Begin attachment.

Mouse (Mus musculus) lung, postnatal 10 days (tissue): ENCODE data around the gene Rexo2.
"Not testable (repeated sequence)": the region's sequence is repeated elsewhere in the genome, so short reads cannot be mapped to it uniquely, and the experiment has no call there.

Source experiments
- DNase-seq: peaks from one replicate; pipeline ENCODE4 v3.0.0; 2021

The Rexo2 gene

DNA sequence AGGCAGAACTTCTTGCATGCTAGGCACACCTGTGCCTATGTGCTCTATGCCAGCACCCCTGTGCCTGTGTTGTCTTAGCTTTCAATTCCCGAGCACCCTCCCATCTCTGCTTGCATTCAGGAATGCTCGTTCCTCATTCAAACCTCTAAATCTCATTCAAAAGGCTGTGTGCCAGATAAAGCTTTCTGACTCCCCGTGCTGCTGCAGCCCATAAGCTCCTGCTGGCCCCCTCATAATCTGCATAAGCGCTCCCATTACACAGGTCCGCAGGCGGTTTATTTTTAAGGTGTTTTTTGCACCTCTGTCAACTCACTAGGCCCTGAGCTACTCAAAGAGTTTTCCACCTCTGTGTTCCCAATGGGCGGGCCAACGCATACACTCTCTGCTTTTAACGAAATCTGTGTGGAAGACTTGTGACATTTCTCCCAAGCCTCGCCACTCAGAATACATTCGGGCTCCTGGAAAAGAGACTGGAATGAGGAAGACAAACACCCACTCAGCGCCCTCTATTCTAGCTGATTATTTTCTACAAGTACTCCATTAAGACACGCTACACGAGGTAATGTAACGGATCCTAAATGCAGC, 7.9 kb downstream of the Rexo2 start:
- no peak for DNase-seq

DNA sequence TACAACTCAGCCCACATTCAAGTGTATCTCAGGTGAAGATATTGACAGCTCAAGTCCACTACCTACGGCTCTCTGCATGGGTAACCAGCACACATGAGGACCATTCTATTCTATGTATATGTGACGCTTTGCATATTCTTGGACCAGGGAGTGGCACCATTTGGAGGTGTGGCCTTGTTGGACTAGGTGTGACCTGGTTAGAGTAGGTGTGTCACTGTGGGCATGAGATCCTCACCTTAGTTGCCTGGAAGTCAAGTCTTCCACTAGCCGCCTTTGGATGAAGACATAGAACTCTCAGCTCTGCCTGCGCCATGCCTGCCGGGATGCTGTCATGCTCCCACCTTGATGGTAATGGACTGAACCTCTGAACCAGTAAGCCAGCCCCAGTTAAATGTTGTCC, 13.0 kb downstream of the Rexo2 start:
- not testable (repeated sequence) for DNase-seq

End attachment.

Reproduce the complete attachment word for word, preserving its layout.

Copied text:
Mouse (Mus musculus) lung, postnatal 10 days (tissue): ENCODE data around the gene Rexo2.
"Not testable (repeated sequence)": the region's sequence is repeated elsewhere in the genome, so short reads cannot be mapped to it uniquely, and the experiment has no call there.

Source experiments
- DNase-seq: peaks from one replicate; pipeline ENCODE4 v3.0.0; 2021

The Rexo2 gene

DNA sequence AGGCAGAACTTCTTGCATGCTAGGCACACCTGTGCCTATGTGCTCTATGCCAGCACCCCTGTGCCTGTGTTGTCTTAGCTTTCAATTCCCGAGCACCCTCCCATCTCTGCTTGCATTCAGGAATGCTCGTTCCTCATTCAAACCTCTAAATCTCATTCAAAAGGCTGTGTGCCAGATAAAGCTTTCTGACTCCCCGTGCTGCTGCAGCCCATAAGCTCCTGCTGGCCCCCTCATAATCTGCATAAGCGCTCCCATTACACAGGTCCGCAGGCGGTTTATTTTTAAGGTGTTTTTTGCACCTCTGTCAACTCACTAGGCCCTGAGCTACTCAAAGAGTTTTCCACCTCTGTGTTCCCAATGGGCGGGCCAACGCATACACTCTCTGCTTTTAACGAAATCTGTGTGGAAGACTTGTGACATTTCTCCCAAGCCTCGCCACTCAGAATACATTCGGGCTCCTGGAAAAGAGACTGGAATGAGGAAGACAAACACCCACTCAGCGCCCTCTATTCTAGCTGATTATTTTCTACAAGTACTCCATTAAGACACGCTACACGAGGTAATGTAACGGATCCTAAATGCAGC, 7.9 kb downstream of the Rexo2 start:
- no peak for DNase-seq

DNA sequence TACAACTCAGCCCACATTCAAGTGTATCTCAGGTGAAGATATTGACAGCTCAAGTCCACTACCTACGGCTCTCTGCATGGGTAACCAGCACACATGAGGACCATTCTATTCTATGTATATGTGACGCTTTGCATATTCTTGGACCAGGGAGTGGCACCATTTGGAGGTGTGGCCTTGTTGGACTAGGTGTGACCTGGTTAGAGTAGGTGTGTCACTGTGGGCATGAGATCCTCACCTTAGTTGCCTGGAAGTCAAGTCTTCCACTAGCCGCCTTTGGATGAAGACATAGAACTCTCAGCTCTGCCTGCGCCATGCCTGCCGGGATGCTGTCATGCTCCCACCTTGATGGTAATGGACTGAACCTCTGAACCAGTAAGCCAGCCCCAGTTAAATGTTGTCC, 13.0 kb downstream of the Rexo2 start:
- not testable (repeated sequence) for DNase-seq